A look at empathy

This is a muddled, multi dimensional look at my thoughts on empathy. Touching on what empathy is, empathy’s role in parenting and self-empathy.

Empathy is so powerful. I’ve learned that not everyone is capable of real empathy. I first truly felt it from my therapist and it hurt like hell. The grief of knowing what I had missed out on was unbearable. Being seen and heard, having someone completely empathise without demanding anything in return and without losing themselves in me. Wow. It is such an incredible gift to have and be able to give.

Empathy doesn’t judge or look to change. It doesn’t criticise or condemn. Empathy doesn’t ask for anything in return. Empathy respects and validates. The authenticity of true empathy can be felt. It is a healing wonder.

Empathy doesn’t say, ‘I agree with you’ it also doesn’t say, ‘I feel sorry for you’ it simply says, ‘I see you’.

When my kids hurt themselves, even if I think it’s not that sore to warrant the blood curdling cries, I don’t question the validity of their tears. I simply see them, ‘that was really sore, I saw you hurt yourself… that hurt so much…’ or just sit with them while they cry. If they’re crying or getting angry at me because I won’t let them watch more tv or have another biscuit I don’t tell them off for being demanding or spoilt. I don’t shut them in their room sending the message that their negative emotions are intolerable. I hear them out. ‘You’re really angry with me because I won’t let you have another biscuit… it’s so annoying when you want something you can’t have… it’s hard when you really want something but you’re not allowed it.. I understand.’ This usually makes them cry louder, shout harder, complain more incessantly or collapse in an emotional heap. That’s the full force of the feelings expressing themselves through their body. (On a side note, often when I witness this I think – ‘how many times did I suppress those feelings in any given day during my childhood as these needs were never met?’) When my kids have calmed down I’ll explain my reasoning, when they’re ready to hear logic and reason. ‘Remember we agreed you’d finish watching that programme then turn the telly off because it’s good to not watch too much tv. Let’s go play in the garden.’ Or ‘I know you love this biscuits but you already had two and it’s good to eat a balance of different foods, how about some carrot sticks/an apple/a drink of water…’ Feeling sorry for them, giving in or entering into a battle of wills takes their power away and it takes away mine too. My kids pain isn’t a problem that I need to fix or relieve them of. That would teach them they are incapable of coping with emotions and difficult situations. Empathy gives me a valuable tool in parenting but it also gives my kids power and the vocabulary to help them understand themselves and articulate themselves in the future.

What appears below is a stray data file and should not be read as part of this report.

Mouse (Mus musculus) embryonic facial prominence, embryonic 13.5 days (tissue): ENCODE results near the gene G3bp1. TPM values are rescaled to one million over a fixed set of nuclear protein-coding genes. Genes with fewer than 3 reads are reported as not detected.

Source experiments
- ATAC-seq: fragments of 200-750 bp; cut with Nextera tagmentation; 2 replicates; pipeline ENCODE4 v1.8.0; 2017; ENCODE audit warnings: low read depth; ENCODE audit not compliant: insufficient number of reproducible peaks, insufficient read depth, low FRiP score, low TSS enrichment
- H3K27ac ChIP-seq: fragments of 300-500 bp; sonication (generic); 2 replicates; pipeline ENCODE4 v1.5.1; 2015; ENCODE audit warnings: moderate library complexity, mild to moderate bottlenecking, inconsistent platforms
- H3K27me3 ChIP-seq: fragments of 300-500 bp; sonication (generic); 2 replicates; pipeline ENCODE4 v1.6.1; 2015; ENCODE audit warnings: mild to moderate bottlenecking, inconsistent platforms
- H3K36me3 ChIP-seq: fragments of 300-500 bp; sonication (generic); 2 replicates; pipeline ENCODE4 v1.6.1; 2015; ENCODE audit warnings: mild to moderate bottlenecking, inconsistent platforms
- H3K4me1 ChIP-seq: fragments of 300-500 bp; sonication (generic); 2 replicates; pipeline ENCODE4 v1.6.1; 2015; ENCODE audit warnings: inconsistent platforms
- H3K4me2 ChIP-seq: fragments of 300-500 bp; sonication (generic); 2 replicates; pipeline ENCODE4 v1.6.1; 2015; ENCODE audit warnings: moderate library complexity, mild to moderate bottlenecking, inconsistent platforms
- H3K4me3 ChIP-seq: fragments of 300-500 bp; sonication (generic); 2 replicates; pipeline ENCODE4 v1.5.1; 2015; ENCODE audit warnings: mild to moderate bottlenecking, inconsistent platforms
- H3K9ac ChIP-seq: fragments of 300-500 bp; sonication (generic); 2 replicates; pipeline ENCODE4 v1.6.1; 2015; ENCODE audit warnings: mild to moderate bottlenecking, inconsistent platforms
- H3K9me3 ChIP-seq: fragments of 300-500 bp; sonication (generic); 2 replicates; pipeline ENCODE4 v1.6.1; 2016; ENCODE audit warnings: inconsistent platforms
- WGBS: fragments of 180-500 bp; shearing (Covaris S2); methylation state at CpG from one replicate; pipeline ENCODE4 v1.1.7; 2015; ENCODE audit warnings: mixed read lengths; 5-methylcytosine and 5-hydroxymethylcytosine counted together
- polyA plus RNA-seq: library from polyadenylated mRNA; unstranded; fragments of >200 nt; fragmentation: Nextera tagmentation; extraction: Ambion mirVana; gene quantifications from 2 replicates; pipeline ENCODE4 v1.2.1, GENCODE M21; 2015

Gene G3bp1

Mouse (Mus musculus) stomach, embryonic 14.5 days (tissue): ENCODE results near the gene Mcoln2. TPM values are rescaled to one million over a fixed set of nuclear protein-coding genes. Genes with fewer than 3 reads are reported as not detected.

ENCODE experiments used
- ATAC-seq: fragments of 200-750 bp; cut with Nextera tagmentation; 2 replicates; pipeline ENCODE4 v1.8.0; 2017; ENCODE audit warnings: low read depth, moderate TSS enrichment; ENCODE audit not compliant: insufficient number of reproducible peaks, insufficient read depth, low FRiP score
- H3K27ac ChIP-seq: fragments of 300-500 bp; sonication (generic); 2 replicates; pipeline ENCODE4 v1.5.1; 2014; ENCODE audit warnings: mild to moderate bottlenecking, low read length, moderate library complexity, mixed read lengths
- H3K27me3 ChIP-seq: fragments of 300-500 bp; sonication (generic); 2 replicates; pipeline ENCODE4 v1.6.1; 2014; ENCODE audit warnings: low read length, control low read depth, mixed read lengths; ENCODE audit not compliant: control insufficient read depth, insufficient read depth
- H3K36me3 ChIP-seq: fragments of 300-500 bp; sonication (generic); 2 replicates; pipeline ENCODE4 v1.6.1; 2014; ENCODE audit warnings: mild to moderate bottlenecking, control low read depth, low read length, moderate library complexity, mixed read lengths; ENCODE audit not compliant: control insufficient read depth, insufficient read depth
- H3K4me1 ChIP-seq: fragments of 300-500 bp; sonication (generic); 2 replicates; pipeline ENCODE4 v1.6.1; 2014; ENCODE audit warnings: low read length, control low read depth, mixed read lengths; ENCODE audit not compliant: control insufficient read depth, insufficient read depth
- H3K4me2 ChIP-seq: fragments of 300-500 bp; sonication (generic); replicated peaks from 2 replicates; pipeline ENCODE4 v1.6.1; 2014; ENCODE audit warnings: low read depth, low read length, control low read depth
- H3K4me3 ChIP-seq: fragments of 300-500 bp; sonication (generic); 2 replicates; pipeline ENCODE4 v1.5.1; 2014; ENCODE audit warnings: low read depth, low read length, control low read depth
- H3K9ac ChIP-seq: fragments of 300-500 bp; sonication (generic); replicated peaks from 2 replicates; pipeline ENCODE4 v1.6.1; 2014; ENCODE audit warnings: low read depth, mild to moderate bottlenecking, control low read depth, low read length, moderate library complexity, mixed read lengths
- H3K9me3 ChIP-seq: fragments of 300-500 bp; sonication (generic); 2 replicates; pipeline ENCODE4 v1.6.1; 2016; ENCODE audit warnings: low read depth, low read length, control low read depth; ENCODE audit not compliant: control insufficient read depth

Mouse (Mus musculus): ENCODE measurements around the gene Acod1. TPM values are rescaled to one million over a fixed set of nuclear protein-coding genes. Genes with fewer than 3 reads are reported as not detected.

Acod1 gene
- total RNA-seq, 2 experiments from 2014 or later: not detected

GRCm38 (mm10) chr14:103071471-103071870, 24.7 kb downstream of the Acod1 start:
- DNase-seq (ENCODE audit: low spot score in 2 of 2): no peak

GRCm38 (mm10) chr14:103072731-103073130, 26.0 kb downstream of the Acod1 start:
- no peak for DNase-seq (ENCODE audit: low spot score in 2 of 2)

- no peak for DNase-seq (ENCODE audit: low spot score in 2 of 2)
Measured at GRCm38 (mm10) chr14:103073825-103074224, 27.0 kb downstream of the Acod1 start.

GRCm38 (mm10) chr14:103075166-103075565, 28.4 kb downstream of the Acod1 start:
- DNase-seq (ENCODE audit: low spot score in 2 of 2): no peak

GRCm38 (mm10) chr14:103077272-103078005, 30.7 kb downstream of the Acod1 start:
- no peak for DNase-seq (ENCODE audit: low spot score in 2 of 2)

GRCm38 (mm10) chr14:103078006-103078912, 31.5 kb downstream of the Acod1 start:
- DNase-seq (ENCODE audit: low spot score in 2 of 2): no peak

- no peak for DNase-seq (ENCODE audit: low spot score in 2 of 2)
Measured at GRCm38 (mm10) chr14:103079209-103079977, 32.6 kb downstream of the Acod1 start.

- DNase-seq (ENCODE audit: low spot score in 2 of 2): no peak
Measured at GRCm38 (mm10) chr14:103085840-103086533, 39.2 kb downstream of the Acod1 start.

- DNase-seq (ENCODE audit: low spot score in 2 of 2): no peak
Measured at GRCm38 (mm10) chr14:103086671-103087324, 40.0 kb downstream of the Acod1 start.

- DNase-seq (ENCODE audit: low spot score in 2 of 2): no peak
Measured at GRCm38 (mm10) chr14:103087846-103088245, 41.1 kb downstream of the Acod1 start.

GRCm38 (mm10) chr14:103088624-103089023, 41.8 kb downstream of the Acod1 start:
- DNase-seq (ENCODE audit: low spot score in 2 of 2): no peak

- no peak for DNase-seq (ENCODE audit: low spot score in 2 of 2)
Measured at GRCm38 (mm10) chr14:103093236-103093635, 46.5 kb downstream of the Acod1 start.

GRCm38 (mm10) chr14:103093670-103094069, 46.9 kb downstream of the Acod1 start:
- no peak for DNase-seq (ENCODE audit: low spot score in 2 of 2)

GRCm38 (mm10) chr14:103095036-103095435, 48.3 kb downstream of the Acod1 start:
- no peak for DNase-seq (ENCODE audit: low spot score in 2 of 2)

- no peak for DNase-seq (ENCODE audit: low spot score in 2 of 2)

Empathy and boundaries work together in harmony when attempting to build a deep connection in relationships. This is a steep learning curve for me as I’m doing this with no blue print for how to parent in a healthy way. I’m learning on the job, trying to follow my instincts, accepting guidance from my therapist and reading a lot!

Empathy allows me to take myself out of the equation and see the experience my child is having as being theirs. It helps me parent from a less easily triggered place which in turn helps the kids. The hurt, neglected child in me grieves the lack of this in their life but the adult in me knows that if I can practice giving it to my kids then perhaps one day I will be able to give it to myself.

When someone empathises with us our defences go down. When we feel less defensive we feel more open to curious observation and creativity. That’s where healing happens. That’s where we learn. The connection between two people. The bridge that says ‘I’m not afraid of your pain, in fact I understand it… I know it won’t destroy me to bear witness to your suffering.’

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